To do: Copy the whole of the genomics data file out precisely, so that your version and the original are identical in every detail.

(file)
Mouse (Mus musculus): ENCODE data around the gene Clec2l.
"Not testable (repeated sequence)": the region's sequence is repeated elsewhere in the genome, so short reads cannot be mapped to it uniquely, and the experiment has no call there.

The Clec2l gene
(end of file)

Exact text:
Mouse (Mus musculus): ENCODE data around the gene Clec2l.
"Not testable (repeated sequence)": the region's sequence is repeated elsewhere in the genome, so short reads cannot be mapped to it uniquely, and the experiment has no call there.

The Clec2l gene